UNIDENTIFIED FEMALE:  My parents think I’m sleeping at your house. 

Yeah, I’m just jumping in the shower.  OK.  Bye.   

Don’t do it.  Don’t do it.  


COSBY:  And, Paul, how did you come up with this idea?  Who helped you? 

VENABLES:  Well, we have a team at the agency of our top people working on this.  And we actually researched this, as I mentioned, in Montana, and we talked to ex-addicts and recovering addicts, and literally we heard the words “God, if I knew what I knew now,” you know, if I knew it back then, I wouldn’t have gone down that path.  I wish I had known.

So we literally used that construct in some of the commercials to show a teen who meets his future self if he chooses the path of meth, and how destructive—you know, and he sees face-to-face how destructive it can be, because the drug is that dangerous. 

COSBY:  You know, Paul, we are looking on the other side of the screen.  This is the (INAUDIBLE) again.  When you see that one, was that something that they actually experienced?  Is that sort of things that they went through, that they said this would be effective?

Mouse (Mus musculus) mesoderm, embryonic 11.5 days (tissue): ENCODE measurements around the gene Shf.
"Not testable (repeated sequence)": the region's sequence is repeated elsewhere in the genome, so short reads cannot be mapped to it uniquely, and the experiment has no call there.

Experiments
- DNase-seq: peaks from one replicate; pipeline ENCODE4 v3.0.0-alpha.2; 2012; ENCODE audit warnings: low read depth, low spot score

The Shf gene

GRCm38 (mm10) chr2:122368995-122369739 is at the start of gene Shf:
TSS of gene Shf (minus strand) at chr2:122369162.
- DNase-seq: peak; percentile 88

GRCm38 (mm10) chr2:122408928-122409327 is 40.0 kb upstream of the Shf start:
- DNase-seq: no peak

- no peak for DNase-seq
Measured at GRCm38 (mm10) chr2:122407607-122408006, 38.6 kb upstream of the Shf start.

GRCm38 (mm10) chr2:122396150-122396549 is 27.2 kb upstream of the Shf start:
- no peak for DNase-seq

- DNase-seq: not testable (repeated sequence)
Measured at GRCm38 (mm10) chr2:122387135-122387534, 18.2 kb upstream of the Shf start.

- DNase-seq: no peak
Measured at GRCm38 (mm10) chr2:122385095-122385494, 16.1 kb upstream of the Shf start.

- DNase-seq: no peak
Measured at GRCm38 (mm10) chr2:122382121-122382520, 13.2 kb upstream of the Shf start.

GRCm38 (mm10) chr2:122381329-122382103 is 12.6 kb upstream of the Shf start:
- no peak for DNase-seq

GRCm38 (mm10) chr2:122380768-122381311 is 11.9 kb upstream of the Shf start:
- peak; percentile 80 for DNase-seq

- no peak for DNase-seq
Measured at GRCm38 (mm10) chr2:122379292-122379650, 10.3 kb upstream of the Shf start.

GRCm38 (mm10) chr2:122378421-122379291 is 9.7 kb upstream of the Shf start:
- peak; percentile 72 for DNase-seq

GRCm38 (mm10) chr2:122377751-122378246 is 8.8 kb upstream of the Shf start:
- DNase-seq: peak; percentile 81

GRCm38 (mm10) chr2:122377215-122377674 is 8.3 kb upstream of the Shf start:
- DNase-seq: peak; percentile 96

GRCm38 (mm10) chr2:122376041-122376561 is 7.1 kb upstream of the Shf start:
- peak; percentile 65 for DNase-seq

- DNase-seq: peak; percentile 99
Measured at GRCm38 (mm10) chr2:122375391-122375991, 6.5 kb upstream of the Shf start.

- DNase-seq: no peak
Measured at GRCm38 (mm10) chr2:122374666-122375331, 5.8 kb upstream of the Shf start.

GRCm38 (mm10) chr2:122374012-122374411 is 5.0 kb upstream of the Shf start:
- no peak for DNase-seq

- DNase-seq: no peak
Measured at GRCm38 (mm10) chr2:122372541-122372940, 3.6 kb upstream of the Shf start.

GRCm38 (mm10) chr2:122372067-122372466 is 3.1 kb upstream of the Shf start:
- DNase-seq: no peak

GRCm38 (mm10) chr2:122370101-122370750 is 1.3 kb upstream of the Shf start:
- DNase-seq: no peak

VENABLES:  Well, we actually showed them the ads, and they always really reported back that we were playing back reality, that these things did happen.  It was that ugly.  In fact, in some cases, they insinuated it was even worse, but we had to kind of understate it slightly for television. 

But one of the things that was really important to us is not to lecture, not to take a parental kind of lecturing tone with these ads, and always to show a relatively normal person, a normal kid up front, and then show how they devolve and become worse through the course of a spot.  And I think that’s what really can connect with kids. 

COSBY:  Absolutely.  Some of the numbers again, Thomas, 80 percent of the prison population in Montana is there because of meth.  How did you take this into your own hands and decide you wanted to finance the project? 

SIEBEL:  Well, this is an epidemic of just magnificent proportions.  Methamphetamine has become the number one crime problem in America.  It’s just staggering, the devastation that this is wreaking across the country.  And so we thought that we could assemble some of the best talent from around the country, some of the best advertising talent, some of the best marketing talent, some of the best consumer research talent, and see if we couldn’t come up with a solution to this just horrible problem.  So what...

COSBY:  What reaction, Thomas, are you getting from kids?  And you know, I know this is more of a preventive—what’s the reaction you have seen so far? 

SIEBEL:  Oh, it’s very positive.  We have—so it was rumored that some adults complained about the ads in Montana, and we had—they wanted the ads to come down, and we have high schools and high school students from Butte, high school students from Great Falls writing letters to the editor, saying these ads are critically important.  Don’t take down these ads.  So this has been embraced by the young people of Montana in a big way.